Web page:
A return to Pinta for the last beer of the evening: Rai z Rais, one of the brewery's monthly experimental series, and a 7.9% ABV "double rice Galaxy IPA" . Well OK then. It's surprisingly easy drinking, given the strength, and the masses of tongue-coating hop oils. There are some gentler floral qualities too, helping cool the alcohol heat and take the edge off any harshness. No idea what the rice is doing there, but no harm done.

We decided that was probably enough beer for the first evening. More pub action next, and maybe a beer festival too.

07 May 2015

Lash it in, sure

Today is all about Irish brewers playing about with odd ingredients. Though some more unusual than others.

To begin with the more avant-garde offering, Jack Cody's Duxie is billed as a grapefruit tea pale ale. The smallprint further elaborates that pink grapefruit, lime and earl grey tea have been employed. I came to it on a warm afternoon after mowing the lawn, in need of quite serious refreshment. It's a dark gold amber colour and with the fill level a little low on the bottle I had to coax a head on it as I poured. And it's not as thirst-quenching as I'd hoped. The earl grey really stands out prominently as an almost harsh smoky quality and rather drying. The citrus behind this is again sharply bitter and there are no softer fruit or malt notes. My only other experience of earl grey in beer was the IPA that Marble and Emelisse made together and I wasn't a fan of that for similar reasons. Full marks for daring here but I think I'd prefer a trade down to Lyon's Gold Blend or the like.

Not a tea person? How about coffee instead? The Brown Paper Bag Project's latest bottle is a collab with Kompaan, brewed at Gadd's with input from Dublin coffee pioneers 3FE. It's called Black Coffee IPA but is really a coffee black IPA: 6% ABV, pouring like black silk and topped by a café crème head. There's the bathsalts aroma often found in black IPAs but a hint of just-walked-in-to-the-coffee-place too. And the coffee is even more up front on tasting: outstandingly fresh and smooth with the flavour-bearing oils really working their arses off on a molecular level. The bitter, vegetal hopping sits alongside this, not interfering but not really integrating either. I get a flashback to Arendsnest and some non-specific Dutch beer, possibly De Molen and possibly Mout & Mocha. But that was pitched as a stout and I think there's the right level of bitterness and roast for this also to be viewed as a stout, albeit a very assertive old-fashioned one. All style witterings aside, this is a fine beer which gets great mileage from its ingredients.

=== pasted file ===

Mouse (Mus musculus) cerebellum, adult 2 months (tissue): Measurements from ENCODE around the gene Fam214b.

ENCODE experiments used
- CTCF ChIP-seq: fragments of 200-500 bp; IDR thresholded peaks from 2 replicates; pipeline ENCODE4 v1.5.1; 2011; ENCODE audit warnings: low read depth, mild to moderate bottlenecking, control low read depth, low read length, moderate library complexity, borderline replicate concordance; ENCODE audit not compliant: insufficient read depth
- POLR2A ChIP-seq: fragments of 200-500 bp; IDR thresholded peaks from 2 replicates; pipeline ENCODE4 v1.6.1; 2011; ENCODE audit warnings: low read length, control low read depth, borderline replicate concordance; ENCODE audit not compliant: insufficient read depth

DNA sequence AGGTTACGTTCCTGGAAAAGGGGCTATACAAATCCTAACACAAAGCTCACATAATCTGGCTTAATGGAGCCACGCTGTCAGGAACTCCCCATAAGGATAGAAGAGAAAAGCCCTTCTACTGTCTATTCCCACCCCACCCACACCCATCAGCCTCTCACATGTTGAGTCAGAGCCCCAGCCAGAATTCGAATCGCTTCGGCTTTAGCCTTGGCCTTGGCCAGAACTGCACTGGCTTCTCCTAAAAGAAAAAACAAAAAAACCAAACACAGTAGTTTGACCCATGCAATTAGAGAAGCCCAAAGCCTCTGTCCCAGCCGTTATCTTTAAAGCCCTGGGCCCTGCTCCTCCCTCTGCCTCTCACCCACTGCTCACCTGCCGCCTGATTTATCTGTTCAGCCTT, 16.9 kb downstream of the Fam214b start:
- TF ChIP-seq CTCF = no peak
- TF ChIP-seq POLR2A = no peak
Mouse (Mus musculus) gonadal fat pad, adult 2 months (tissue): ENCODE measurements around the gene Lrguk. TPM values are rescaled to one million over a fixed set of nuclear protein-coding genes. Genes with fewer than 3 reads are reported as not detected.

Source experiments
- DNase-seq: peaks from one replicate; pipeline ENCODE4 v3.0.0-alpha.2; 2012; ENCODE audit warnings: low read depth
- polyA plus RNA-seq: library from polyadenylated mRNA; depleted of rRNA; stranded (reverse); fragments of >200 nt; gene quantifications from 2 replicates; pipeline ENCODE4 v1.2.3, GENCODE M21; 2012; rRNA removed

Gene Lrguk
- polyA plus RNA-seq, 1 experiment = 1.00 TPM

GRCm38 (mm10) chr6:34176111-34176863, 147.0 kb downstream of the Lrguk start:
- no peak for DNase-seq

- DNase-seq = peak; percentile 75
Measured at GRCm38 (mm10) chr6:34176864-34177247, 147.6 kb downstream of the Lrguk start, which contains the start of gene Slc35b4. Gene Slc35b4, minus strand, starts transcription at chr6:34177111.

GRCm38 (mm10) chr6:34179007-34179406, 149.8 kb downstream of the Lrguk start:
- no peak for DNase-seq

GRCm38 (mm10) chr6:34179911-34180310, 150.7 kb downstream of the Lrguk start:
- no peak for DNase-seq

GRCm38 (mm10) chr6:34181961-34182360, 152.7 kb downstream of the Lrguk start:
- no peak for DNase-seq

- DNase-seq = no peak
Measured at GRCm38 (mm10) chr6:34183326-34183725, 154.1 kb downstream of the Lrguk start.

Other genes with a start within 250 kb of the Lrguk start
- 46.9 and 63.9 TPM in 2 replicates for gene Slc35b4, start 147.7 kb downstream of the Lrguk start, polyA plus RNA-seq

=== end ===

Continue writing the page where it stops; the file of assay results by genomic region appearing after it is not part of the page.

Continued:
And from possible stout to actual stout. I've had a couple of examples of home brewed chocolate orange stout, all highly enjoyable, but James Brown Brews' Chocolate Orange Stout is the first commercial one in Ireland. It's also the company's first beer and was brewed at Brú Brewery. All is normal at the outset: 5% ABV, pouring a dense opaque black with a pale beige head. The aroma is mostly dry roast with a bit of extra sweetness but nothing that hints at the unusual ingredients. You have to wait and taste it before they come through, and they're only barely there. The chocolate is smooth and not overly sweet while the orange is little more than a suggestion, a fleeting tang at the back of the palate. Of the three beers tasted, this one makes the least use of the additives, but I don't know that that's necessarily a criticism. What you're left with is a damn decent Irish stout, balanced between dry roasted grain crunch and a softer chocolate quality. The whole thing slips down very neatly without too much fuss.

I'm a little surprised to find Duxie is the one that suited me least out of these three. Perhaps the robustness of darker beers offers a better canvas for recipe playfulness.